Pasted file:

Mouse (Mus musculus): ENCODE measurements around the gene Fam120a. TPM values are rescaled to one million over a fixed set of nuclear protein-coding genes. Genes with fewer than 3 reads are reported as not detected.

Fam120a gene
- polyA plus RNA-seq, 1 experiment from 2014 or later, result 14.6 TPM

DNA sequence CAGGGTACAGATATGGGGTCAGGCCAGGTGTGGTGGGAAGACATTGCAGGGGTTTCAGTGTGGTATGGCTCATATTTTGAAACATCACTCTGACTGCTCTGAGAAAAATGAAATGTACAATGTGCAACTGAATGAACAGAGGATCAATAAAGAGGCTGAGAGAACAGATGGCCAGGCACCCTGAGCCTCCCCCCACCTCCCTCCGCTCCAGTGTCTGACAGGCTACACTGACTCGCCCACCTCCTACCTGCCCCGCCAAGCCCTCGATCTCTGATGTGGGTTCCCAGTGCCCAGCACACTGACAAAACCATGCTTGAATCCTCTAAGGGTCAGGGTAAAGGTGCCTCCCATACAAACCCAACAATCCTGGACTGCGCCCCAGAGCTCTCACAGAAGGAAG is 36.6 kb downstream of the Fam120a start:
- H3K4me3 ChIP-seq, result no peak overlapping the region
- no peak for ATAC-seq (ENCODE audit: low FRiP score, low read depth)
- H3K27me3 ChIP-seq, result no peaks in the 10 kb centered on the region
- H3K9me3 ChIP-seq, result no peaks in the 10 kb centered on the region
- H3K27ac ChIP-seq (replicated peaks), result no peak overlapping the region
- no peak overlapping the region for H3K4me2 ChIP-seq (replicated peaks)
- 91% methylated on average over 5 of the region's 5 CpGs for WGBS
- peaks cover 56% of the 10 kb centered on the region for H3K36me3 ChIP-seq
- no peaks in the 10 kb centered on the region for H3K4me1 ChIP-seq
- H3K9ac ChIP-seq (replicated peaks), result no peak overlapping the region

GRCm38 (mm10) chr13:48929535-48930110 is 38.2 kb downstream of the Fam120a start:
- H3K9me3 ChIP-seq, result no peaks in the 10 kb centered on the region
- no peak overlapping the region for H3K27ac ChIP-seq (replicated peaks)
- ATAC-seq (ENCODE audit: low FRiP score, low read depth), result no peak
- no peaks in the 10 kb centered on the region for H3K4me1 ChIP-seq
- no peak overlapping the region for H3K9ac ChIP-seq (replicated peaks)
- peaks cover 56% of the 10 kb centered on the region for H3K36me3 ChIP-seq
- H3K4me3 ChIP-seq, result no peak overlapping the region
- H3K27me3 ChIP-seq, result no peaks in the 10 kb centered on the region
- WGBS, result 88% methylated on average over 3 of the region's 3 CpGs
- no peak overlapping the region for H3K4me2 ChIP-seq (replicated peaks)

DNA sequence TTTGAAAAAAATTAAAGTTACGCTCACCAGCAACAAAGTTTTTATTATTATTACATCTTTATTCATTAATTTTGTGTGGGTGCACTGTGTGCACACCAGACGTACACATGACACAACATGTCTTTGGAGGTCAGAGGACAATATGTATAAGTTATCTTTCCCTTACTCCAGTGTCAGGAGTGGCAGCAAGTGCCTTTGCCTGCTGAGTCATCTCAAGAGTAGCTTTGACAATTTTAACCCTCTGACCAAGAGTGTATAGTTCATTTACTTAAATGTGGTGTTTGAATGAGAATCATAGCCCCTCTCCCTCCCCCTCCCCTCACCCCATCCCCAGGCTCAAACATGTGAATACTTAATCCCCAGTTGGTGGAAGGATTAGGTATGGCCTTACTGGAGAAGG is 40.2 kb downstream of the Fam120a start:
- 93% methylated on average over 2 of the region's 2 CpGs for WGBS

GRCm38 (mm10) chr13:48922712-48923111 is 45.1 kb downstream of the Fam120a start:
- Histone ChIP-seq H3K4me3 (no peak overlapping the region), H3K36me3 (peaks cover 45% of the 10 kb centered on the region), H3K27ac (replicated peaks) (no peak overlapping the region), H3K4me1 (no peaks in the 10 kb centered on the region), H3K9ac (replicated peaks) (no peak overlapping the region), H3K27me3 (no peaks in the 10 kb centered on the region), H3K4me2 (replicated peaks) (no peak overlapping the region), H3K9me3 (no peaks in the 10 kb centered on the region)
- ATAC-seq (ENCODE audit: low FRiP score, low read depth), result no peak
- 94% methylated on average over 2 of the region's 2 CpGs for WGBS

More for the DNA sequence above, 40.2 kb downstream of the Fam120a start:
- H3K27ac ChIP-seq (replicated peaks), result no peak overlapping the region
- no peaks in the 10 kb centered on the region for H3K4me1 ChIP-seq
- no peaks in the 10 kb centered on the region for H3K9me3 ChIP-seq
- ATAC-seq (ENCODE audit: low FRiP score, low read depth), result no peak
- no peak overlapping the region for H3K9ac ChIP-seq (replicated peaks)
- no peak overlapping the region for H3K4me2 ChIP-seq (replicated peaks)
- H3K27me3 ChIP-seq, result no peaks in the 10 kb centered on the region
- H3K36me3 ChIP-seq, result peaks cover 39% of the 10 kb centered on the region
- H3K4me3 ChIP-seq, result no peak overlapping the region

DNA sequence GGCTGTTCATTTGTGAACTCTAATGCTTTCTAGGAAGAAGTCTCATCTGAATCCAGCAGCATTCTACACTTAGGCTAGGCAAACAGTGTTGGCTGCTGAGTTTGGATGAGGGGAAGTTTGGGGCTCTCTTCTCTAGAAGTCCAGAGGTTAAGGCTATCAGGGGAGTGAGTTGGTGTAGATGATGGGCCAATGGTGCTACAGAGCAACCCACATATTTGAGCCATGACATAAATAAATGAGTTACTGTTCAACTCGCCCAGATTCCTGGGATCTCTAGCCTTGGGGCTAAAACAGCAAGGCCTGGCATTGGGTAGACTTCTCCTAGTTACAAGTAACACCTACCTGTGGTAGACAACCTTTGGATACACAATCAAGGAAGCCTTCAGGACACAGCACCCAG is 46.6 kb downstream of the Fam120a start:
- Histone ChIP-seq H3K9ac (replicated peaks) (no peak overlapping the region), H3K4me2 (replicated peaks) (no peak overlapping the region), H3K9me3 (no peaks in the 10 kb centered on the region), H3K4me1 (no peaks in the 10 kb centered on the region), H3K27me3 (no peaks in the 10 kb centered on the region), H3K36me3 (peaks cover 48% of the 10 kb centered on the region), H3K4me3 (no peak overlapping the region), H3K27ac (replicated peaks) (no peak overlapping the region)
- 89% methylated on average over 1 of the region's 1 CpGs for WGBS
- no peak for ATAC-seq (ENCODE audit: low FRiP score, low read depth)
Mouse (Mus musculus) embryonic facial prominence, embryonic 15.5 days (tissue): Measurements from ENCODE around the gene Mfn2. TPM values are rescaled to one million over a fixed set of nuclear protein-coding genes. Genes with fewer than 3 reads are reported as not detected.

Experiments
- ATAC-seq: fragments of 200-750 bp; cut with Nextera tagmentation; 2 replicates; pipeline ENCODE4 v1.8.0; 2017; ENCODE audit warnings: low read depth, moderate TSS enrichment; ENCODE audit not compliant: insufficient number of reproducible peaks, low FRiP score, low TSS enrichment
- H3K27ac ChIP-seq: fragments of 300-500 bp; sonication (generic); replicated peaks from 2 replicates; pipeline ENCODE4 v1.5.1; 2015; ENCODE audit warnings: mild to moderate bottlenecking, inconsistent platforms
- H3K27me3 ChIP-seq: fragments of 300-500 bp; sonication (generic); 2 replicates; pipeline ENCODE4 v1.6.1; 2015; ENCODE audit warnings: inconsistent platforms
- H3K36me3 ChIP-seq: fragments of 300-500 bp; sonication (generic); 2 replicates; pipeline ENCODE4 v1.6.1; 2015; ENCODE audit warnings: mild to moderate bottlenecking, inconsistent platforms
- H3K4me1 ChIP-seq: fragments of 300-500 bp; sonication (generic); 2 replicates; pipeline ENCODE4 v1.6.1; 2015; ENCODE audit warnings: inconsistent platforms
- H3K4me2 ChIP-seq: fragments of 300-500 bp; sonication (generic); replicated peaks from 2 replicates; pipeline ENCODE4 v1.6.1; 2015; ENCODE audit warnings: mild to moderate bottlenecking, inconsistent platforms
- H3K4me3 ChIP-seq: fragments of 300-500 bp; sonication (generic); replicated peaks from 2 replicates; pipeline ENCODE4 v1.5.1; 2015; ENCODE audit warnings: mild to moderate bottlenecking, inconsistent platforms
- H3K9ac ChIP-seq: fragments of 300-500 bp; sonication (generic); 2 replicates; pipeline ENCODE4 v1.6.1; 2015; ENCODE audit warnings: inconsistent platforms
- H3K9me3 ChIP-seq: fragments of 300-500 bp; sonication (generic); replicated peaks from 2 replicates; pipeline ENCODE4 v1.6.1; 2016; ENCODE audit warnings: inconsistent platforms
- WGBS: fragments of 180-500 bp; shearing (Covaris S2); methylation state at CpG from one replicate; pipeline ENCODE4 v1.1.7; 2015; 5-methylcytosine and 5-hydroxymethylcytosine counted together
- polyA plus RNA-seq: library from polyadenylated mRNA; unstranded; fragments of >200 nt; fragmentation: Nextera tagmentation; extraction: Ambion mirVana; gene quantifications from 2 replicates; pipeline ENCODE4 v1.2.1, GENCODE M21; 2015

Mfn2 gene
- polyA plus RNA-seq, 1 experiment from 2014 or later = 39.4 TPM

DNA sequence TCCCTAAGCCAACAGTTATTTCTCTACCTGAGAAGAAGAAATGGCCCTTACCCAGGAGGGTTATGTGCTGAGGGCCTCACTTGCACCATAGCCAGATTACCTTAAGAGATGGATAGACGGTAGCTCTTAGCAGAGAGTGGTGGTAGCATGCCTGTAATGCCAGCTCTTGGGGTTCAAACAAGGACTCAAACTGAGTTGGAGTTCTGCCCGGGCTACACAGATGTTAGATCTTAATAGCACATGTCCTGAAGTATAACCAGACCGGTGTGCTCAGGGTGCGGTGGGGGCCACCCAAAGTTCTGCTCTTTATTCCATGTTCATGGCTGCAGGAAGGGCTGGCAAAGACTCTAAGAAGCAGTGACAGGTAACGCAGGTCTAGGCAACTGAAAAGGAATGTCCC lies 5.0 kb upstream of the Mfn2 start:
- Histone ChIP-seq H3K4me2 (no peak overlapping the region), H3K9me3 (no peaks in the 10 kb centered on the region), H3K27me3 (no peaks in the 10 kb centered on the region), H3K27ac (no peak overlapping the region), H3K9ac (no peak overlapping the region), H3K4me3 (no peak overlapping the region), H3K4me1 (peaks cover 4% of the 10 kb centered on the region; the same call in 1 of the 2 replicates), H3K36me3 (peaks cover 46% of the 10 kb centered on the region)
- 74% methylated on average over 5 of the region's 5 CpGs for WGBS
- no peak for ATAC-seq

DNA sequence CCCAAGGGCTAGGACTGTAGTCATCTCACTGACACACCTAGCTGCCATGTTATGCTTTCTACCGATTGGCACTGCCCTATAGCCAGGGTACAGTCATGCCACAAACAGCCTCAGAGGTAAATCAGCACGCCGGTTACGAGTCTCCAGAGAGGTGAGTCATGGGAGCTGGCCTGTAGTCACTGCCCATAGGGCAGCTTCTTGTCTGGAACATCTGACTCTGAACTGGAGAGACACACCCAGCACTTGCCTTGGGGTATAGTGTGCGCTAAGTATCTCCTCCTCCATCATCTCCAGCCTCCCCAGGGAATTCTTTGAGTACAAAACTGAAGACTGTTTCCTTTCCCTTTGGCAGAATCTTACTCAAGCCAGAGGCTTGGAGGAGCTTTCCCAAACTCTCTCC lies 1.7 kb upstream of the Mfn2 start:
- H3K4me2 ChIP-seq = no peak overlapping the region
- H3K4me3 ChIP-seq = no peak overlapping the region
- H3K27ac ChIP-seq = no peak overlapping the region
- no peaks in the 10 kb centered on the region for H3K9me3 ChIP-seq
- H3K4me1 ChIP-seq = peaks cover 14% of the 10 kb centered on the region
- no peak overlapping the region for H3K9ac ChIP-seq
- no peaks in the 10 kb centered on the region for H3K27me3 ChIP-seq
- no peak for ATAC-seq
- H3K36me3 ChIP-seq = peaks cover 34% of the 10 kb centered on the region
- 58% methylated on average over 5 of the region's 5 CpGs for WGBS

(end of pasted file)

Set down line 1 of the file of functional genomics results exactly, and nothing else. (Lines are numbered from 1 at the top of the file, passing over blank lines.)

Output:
Mouse (Mus musculus): ENCODE measurements around the gene Fam120a. TPM values are rescaled to one million over a fixed set of nuclear protein-coding genes. Genes with fewer than 3 reads are reported as not detected.